Roger Cohen says he was “mesmerized” by a Japanese treadmill.
At 35 calories (on the calorie count screen), there was a frothy cappuccino, and then at 75 two pieces of tuna sushi, to be followed at 126 by an ice cream cone, at 150 by a beer and at 204 by an elegant glass decanter of sake. The 300-calorie mark ushered in chocolate cake, which segued at 325 to cheesecake. At 450 calories I caught a sweat-drenched glimpse of an egg-topped sandwich suggestive of a Croque Madame. Whatever followed was lost in translation.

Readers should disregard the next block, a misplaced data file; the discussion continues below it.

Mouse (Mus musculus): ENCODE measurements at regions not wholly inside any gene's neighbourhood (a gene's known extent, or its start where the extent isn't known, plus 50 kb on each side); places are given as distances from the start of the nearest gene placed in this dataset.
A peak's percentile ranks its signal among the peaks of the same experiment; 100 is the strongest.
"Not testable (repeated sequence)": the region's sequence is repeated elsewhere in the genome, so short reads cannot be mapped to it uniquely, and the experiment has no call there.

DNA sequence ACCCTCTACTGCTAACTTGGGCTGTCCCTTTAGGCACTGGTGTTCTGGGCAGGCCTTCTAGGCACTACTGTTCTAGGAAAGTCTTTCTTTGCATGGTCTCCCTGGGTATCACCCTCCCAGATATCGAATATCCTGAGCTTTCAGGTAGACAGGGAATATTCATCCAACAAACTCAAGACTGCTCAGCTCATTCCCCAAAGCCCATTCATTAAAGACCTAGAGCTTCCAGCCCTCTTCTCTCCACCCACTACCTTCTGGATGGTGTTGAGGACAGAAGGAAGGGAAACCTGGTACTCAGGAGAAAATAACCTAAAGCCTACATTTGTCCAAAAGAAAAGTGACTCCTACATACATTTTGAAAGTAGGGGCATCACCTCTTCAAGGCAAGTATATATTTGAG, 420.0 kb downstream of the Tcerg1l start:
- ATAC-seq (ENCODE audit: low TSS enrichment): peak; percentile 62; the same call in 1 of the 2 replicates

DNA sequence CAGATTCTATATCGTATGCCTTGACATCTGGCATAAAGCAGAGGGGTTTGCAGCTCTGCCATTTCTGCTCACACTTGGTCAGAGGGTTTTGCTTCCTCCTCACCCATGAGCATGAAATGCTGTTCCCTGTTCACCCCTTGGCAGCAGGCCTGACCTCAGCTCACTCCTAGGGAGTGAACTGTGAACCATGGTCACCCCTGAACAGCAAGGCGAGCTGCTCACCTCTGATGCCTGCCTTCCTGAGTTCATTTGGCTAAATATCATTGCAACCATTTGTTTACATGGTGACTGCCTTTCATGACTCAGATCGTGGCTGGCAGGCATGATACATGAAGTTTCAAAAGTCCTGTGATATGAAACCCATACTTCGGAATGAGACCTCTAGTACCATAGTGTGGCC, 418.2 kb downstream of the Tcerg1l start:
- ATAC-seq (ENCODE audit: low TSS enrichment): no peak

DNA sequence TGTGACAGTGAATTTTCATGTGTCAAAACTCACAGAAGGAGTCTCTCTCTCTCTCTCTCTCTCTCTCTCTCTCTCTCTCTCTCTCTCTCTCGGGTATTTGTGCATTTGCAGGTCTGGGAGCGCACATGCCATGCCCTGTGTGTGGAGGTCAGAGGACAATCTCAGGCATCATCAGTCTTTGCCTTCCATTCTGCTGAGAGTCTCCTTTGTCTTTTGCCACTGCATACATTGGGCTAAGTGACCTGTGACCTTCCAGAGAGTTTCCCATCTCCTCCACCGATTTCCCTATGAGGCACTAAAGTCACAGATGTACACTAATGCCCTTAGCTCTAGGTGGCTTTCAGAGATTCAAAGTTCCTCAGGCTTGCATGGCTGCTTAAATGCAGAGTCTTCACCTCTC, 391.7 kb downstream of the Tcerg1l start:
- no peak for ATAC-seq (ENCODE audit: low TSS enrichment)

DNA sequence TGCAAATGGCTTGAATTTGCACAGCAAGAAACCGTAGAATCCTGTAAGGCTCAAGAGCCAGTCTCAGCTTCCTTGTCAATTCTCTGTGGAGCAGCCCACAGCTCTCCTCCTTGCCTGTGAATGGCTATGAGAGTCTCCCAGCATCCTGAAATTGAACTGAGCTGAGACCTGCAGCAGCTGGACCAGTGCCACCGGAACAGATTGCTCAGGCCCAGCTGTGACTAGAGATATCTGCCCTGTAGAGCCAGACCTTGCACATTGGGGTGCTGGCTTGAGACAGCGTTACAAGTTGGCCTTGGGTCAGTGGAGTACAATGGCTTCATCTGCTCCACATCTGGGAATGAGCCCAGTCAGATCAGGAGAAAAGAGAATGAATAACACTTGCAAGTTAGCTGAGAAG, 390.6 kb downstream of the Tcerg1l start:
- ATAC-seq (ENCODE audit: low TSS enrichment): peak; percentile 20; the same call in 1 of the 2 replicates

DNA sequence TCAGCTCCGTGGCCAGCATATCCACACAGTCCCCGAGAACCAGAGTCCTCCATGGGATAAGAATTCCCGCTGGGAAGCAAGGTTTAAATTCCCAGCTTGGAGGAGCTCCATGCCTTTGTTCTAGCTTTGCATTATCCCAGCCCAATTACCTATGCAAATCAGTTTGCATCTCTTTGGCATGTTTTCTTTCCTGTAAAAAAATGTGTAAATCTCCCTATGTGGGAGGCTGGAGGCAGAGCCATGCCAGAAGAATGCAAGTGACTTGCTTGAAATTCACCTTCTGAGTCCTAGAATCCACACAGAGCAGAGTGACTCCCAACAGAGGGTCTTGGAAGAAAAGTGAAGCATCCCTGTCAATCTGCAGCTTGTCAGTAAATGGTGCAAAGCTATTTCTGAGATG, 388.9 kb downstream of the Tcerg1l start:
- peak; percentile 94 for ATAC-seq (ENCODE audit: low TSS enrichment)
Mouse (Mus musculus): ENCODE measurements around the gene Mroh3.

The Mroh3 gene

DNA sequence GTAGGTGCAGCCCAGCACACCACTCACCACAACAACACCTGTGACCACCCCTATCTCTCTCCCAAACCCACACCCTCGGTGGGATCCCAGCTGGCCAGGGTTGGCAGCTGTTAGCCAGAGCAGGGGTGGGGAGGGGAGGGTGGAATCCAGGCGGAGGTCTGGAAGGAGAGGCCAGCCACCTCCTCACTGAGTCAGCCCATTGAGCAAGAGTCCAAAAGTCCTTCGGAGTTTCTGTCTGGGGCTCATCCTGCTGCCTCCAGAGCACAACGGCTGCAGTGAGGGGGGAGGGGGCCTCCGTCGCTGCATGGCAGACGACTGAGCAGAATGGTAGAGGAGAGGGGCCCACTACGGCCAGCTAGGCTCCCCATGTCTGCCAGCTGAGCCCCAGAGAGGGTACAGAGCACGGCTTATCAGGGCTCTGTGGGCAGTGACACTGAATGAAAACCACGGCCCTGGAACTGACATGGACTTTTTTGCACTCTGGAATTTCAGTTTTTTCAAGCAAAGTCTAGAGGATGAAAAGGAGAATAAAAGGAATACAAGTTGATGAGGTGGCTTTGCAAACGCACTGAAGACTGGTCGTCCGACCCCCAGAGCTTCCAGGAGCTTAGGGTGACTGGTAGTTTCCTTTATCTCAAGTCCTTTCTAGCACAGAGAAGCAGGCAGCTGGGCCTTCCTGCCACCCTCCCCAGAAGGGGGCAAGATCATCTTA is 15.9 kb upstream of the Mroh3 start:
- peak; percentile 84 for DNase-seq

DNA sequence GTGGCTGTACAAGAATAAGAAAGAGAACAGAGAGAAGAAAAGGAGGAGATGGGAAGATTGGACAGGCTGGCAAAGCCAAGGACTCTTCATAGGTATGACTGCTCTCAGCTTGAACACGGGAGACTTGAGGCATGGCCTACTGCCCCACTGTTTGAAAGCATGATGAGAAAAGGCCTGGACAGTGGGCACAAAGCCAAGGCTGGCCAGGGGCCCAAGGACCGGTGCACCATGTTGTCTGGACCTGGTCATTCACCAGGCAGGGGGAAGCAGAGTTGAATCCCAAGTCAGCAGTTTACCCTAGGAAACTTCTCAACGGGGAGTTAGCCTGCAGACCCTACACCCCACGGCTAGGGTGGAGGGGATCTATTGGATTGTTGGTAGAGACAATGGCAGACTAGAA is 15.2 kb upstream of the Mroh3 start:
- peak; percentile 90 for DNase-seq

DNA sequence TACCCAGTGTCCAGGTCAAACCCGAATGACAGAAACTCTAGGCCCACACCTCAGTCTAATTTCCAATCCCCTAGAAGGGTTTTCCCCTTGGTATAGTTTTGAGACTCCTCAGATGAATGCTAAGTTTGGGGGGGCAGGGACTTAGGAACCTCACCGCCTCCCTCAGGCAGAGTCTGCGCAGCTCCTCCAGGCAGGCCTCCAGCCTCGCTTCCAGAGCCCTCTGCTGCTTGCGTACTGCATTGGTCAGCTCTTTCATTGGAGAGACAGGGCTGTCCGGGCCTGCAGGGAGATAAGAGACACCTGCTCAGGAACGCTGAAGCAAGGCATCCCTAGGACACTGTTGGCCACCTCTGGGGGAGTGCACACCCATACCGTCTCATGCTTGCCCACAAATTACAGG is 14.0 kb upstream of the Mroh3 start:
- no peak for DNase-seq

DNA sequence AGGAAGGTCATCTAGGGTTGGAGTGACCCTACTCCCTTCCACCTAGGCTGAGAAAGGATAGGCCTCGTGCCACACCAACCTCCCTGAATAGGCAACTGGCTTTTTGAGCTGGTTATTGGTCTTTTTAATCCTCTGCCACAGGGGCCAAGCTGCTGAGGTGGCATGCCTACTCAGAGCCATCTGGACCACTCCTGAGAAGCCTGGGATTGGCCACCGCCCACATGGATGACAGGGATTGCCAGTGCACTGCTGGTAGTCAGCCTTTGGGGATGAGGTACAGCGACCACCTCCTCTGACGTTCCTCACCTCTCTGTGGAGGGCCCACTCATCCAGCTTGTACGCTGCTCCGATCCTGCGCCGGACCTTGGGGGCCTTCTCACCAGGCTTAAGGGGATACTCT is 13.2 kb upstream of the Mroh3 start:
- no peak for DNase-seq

Although it’s not clear if the delicious imagery motivated Cohen to keep exercising.
But my sense is that the state I found myself in, of playful fixation on a screen, imagining the bite of the ice-cold beer and the unctuousness of the sushi, contained something peculiarly Japanese.
Hat tip: Sam Stuckey, a student in Ross Emmett’s Politics and Markets course